Bonniers Konsthall, Torsgatan 19, Stockholm, Sweden

  • IdaEkblad 10 dl
    Title : IdaEkblad 10 dl
  • IdaEkblad 12 dl
    Title : IdaEkblad 12 dl
  • IdaEkblad 13 dl
    Title : IdaEkblad 13 dl
  • IdaEkblad 14 dl
    Title : IdaEkblad 14 dl
  • IdaEkblad 1 dl
    Title : IdaEkblad 1 dl
  • IdaEkblad 20 dl
    Title : IdaEkblad 20 dl
  • IdaEkblad 6 dl
    Title : IdaEkblad 6 dl
  • IdaEkblad 9 dl
    Title : IdaEkblad 9 dl
  • IdaEkdahl 22 dl
    Title : IdaEkdahl 22 dl
  • IdaEkdahl 19
    Title : IdaEkdahl 19
  • IdaEkdahl 21
    Title : IdaEkdahl 21

Review by James Smith

Ida Ekbald is a young Norwegian artist whose work, at first glance, might seem to have fairly conventional formal concerns. Clearly discarded and appropriated materials are either submerged in pavement-like, coloured slabs or assembled into rickety structures. The sculptures are laid out as if they are being displayed 1000 years from now, as evidence of our super-abundant society, implying, in our minds at least, some unnamed catastrophe.

Such work brings to mind the recent debate around the somewhat exhausted notion of utopia. Here is an artist who finally seems willing to put this idea to rest. What we are presented with instead is the anthropology of the object. Their skeletal remains, raggedy and broken, unearthed for future viewers and academicians to puzzle over.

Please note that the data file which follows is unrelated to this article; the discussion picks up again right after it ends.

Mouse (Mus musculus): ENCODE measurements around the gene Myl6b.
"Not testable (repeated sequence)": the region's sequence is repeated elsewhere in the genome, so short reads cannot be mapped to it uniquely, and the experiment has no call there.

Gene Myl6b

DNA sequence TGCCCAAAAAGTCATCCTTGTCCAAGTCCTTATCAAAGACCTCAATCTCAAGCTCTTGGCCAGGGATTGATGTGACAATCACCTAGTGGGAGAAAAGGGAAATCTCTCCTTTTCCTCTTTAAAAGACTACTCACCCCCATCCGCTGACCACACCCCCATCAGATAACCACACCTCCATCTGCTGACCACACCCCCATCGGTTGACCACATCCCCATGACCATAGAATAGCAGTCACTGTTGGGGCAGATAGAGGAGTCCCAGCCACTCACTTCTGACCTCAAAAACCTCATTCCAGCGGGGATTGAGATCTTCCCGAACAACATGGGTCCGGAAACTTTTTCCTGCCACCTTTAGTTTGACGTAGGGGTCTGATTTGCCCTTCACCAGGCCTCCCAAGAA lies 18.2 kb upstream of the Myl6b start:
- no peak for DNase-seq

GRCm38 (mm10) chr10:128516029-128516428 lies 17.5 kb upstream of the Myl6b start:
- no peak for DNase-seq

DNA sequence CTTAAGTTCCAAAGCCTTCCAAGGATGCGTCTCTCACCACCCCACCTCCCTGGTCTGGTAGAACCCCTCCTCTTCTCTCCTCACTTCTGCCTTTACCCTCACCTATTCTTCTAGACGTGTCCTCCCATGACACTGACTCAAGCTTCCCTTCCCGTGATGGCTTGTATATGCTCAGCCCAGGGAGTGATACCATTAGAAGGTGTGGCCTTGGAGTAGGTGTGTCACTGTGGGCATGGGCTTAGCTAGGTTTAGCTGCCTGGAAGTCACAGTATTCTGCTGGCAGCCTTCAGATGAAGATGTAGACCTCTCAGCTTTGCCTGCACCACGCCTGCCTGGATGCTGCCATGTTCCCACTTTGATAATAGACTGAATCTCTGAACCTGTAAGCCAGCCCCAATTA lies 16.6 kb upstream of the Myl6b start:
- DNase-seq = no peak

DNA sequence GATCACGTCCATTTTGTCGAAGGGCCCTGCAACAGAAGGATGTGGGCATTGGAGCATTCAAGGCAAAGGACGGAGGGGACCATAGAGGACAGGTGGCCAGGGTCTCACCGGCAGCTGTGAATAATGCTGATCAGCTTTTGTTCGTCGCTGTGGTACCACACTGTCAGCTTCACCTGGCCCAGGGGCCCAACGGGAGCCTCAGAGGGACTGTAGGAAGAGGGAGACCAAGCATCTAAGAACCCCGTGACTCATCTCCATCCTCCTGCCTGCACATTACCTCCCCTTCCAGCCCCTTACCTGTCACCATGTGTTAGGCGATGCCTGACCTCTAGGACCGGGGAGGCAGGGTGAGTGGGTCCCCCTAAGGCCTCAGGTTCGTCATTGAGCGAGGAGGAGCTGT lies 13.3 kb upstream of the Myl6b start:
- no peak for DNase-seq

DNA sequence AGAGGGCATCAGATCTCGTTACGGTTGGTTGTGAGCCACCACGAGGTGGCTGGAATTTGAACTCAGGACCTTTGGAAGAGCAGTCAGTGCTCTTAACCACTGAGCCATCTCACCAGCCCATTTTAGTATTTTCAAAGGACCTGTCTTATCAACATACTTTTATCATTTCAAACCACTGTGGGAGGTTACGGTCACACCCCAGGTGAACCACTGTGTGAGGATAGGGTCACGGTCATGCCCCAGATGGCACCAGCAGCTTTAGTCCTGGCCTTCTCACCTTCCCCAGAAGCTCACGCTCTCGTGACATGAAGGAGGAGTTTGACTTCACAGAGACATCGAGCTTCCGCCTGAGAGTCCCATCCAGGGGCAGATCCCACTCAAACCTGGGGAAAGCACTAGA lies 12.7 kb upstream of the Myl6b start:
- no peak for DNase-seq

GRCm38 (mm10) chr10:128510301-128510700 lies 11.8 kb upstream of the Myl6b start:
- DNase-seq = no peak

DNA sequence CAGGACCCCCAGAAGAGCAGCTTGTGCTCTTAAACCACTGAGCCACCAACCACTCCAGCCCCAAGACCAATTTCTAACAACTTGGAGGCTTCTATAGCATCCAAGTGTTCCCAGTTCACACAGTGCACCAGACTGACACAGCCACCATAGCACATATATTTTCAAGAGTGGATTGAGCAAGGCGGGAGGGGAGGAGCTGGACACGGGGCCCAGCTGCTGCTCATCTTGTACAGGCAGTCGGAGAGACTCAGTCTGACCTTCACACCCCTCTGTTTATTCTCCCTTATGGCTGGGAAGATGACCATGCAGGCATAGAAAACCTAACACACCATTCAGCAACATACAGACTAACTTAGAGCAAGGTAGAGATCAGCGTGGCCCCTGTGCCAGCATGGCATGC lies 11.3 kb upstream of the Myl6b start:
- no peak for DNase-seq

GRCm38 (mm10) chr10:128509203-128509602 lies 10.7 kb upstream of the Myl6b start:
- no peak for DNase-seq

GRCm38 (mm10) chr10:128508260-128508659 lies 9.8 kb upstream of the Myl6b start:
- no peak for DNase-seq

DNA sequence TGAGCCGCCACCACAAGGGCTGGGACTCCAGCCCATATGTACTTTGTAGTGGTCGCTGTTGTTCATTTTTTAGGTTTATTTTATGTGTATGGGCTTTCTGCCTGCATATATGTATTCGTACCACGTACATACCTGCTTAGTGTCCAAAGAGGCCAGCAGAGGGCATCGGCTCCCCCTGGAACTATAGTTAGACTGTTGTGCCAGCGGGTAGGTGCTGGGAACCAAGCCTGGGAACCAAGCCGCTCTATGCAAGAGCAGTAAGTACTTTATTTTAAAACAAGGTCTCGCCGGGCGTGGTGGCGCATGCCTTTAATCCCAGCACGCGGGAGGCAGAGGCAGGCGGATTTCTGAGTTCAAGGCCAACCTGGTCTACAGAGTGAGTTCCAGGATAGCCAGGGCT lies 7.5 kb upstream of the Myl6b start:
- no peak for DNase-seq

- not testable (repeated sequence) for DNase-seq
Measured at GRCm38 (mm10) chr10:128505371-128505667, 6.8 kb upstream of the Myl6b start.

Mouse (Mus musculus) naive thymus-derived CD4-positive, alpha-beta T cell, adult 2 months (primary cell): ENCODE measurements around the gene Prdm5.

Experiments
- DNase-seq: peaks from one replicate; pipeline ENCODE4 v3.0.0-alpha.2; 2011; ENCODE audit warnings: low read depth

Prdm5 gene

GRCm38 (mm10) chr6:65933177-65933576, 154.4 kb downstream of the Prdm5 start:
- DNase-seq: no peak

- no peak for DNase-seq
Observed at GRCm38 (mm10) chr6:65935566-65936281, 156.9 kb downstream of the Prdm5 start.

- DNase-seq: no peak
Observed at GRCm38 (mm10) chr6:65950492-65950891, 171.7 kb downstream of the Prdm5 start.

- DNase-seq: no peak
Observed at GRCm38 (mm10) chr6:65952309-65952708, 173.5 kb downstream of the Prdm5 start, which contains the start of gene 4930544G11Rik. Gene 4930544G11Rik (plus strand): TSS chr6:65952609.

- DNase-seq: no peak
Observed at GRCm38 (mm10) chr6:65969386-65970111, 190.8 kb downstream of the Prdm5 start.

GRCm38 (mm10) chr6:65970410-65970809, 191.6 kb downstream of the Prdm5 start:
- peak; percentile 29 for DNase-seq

However there is an interesting twist to this story. Ekblad treats her objects to a contemporary reinterpretation. Within the detritus we find discarded bits of musical instruments, while not a dominant presence, enough to warrant attention. Ekblad performed with the sculptures at the opening of the exhibition, reanimating them, giving them a new function, reminding us that nothing is ever lost, just reinterpreted, reconstituted, a power which we hold. This idea is reinforced by the onomatopoeic beat-inducing titles of the work; Brassy Gong (2010) or The L, The LL, The Lapis Lazuli (2010). These titles are in turn stripped apart and reworked into poems to accompany her shows. There is no interest here in the object as a static form, existing in of itself in a narrow form of definition or illustration. Instead there is a fascination with how unknown future interpretation might affect the historical reading of our age.

Extreme Metal

Vibrancy of the L The L, The LL, The Lapis Lazuli Unearthing the Ferrum, the Mercury, the Copper Be-bop Be-Bop Bop-Bopper Organ Intervention Hammer twist Hammer turn Attention shell and limestone Attention Soaking Groan Gong Gong enter the Brassy Gong Echo the hi-hat cymbal The rim and the head Gong at once Mental liquefaction of Iron Showery, slimy, smiley Steel Oiling the drum machine wheel Broom the wrinkled prism of glass Bloom scrapyard netherwold Mutate into Baby BOOM only later to be split apart Sonic Violence Read Lead suh-MENT Burial

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